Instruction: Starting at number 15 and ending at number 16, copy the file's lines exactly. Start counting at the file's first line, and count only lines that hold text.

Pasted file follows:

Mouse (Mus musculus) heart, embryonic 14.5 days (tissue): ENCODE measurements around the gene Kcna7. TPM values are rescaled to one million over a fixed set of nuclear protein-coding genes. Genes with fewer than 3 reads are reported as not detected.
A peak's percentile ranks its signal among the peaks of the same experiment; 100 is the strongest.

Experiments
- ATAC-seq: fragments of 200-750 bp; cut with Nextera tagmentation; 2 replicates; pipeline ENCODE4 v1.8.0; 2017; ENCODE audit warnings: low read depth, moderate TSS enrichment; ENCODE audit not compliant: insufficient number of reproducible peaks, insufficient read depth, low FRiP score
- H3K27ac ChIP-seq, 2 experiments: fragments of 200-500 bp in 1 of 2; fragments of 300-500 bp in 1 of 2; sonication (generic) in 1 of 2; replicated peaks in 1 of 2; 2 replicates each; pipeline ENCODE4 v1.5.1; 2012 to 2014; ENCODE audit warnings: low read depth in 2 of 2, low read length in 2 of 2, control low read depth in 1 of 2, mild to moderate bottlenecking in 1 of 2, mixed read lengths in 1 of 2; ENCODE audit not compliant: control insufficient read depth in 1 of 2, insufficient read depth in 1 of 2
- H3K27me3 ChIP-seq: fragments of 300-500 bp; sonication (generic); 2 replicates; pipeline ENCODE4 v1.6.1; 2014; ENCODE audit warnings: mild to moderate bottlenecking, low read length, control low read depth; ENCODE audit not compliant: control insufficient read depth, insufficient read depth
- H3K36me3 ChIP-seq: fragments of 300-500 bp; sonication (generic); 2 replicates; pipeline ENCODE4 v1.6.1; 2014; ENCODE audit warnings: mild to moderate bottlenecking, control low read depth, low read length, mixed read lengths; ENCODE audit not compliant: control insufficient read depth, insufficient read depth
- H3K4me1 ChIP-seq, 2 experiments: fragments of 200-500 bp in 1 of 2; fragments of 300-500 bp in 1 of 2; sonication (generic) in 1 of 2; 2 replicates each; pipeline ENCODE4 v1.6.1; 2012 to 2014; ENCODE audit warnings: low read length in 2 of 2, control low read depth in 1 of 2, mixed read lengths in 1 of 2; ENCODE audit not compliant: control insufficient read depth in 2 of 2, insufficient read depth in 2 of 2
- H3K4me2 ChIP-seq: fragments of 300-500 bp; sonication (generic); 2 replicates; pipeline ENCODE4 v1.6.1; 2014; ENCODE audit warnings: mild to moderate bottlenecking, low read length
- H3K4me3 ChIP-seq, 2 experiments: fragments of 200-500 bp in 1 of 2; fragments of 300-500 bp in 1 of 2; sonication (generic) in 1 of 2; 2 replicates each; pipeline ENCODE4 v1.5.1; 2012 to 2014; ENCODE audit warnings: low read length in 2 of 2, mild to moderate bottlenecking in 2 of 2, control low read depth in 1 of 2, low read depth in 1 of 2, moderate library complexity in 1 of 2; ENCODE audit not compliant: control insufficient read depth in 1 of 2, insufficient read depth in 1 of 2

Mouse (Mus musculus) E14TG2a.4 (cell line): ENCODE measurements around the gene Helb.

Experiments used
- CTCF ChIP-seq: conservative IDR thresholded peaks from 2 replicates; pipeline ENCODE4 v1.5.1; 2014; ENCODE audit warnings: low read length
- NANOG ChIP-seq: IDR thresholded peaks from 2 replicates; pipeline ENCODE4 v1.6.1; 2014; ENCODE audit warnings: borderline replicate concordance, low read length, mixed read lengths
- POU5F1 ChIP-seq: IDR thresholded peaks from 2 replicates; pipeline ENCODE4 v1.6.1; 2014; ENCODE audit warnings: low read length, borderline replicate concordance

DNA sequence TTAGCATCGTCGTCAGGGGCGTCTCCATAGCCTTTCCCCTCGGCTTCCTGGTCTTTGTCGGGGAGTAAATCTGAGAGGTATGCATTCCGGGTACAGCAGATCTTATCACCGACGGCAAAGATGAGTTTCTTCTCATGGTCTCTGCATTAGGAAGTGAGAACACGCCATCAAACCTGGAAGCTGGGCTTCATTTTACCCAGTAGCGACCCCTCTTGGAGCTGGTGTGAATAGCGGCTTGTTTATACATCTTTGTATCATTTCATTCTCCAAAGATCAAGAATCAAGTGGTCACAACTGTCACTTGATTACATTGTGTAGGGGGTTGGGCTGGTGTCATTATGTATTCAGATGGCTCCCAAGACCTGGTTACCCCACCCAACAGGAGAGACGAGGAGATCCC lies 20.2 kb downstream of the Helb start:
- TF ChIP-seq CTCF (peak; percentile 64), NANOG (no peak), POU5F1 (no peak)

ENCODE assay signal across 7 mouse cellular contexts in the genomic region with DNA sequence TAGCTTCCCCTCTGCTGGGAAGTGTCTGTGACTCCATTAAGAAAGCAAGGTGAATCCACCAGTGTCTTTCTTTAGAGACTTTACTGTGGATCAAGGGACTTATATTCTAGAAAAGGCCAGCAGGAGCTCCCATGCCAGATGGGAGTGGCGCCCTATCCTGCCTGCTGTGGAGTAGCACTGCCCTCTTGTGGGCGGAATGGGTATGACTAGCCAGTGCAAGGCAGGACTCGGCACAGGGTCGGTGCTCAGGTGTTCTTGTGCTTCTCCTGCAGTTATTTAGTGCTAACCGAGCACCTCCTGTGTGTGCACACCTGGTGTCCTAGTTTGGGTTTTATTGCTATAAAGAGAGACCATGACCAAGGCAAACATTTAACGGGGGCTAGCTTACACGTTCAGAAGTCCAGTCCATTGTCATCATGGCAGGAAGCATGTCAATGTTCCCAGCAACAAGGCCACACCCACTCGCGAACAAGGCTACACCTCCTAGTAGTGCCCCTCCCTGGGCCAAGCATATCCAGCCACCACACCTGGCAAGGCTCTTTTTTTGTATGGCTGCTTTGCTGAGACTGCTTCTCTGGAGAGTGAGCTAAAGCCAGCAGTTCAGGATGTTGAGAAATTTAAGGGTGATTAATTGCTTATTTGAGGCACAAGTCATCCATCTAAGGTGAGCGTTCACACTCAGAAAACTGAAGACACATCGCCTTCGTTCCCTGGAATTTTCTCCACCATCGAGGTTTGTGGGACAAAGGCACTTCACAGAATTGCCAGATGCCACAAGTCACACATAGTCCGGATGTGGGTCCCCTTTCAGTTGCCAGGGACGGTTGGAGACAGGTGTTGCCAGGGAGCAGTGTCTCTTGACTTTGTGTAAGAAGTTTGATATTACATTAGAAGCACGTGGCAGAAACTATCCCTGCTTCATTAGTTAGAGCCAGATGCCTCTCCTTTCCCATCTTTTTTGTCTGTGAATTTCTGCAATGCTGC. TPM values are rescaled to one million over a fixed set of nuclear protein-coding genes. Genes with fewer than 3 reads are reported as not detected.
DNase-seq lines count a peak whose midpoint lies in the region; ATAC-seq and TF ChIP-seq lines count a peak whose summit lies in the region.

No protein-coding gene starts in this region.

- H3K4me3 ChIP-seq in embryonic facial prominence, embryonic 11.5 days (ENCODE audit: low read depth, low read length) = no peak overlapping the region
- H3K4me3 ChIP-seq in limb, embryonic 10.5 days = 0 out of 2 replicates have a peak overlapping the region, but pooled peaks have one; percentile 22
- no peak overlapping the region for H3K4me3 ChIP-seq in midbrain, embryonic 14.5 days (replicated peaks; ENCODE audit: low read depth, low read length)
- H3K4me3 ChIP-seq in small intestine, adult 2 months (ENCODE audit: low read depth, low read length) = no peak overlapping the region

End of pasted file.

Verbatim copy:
- POU5F1 ChIP-seq: IDR thresholded peaks from 2 replicates; pipeline ENCODE4 v1.6.1; 2014; ENCODE audit warnings: low read length, borderline replicate concordance

DNA sequence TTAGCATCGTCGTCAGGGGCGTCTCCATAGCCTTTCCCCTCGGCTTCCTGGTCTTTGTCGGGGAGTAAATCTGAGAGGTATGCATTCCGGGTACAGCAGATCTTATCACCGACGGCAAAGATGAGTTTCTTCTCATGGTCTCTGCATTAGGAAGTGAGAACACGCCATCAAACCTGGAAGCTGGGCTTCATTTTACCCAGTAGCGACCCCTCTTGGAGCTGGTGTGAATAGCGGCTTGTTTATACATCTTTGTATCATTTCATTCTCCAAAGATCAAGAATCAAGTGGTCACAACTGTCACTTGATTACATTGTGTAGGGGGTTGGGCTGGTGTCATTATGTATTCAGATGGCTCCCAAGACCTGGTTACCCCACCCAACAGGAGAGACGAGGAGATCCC lies 20.2 kb downstream of the Helb start: